There are two distint cases.
If your struct is POD, the copy is optimized and will be as fast as memcpy (with proper optimization level).
If your struct is not POD, C++ has to call the copy constructor for your object. The copy constructor may call other functions, new operators, etc. so it will be slower than memcpy. But
memcpy will not copy the struct correcty, using
memcpy on a non-POD type results in undefined behaviour!
Note that e.g. in
g++ the call to
memcpy will be inlined and optimized out. As the intention between a struct copy and a memcpy call is exactly the same (copy X bytes from location Y to Z), I do not think that the generated assembly code will differ.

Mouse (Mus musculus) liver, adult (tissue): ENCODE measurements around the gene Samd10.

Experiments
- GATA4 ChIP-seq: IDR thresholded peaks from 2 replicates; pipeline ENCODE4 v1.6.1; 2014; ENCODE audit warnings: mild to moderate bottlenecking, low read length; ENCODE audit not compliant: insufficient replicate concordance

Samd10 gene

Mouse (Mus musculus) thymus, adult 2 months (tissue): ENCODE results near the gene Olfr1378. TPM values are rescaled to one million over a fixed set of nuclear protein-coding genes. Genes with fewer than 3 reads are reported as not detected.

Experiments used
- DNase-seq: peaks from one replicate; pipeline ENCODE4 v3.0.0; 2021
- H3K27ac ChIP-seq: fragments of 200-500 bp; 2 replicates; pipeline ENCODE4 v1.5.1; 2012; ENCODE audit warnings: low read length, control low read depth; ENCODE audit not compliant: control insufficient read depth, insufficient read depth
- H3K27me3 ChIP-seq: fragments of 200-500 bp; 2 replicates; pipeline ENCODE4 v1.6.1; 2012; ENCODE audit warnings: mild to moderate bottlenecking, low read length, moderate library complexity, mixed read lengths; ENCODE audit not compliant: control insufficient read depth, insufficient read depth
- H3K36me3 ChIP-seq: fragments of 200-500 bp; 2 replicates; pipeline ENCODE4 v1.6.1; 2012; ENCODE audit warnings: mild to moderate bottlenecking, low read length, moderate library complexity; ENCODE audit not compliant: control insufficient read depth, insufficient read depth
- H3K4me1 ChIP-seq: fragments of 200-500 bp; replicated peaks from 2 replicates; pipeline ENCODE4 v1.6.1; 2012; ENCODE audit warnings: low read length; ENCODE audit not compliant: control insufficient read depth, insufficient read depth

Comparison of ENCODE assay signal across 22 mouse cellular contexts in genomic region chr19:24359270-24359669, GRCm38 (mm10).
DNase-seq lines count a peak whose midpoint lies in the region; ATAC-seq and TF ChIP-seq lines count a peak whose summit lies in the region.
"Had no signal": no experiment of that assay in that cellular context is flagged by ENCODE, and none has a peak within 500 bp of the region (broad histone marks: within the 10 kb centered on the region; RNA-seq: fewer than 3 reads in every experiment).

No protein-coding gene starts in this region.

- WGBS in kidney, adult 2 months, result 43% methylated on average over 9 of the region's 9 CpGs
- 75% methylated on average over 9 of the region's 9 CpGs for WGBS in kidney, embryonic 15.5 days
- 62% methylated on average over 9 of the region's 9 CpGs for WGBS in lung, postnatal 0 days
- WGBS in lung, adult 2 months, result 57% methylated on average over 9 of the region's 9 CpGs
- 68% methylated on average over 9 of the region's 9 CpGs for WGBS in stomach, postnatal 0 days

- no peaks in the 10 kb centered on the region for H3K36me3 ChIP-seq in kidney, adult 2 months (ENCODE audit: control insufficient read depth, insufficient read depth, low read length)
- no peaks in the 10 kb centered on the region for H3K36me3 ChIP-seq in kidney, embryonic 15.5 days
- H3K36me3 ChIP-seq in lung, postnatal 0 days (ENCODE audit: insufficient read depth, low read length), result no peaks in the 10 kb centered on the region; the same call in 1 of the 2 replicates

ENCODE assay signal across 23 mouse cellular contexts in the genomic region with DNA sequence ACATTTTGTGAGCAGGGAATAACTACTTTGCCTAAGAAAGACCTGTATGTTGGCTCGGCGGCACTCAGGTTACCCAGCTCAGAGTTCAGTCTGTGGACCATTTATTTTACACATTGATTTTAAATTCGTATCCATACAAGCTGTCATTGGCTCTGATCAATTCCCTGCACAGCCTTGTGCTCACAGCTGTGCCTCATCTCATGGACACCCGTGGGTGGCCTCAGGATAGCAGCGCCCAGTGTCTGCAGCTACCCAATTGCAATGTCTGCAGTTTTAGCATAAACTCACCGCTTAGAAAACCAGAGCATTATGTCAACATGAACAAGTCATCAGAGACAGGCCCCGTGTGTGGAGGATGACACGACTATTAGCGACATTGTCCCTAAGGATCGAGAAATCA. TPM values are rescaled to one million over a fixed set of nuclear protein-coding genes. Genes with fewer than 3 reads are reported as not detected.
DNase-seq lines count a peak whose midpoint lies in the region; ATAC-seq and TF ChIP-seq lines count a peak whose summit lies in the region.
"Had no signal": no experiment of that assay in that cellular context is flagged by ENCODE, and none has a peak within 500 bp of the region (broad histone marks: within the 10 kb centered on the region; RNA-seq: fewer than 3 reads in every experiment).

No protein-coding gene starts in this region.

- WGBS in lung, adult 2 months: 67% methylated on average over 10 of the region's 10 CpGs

Anyway, to be sure, find it out by analyzing the assembly of your code.
Edit: just read the end of the question about the function parameters. Please note that function parameter passing is usually (especially in x64) done in registers and it is much faster than
I've checked the assembly code and they do differ. The exact code will depend on the calling convention your current compiler uses. For me the struct is not passed in registers, rather it's passed on the stack and an actual copy is made. The three
ints are passed in
%r8d. I've tried this on Windows GCC. It seems to use the Windows x64 calling convetion.
For more information on how the parameters are passed look at the specifications of your calling convention. All the details and corner cases are worked out. E.g. for x64 GCC look at System V AMD64 ABI Chapter 3.2.3 Parameter passing. For Visual Studio look here.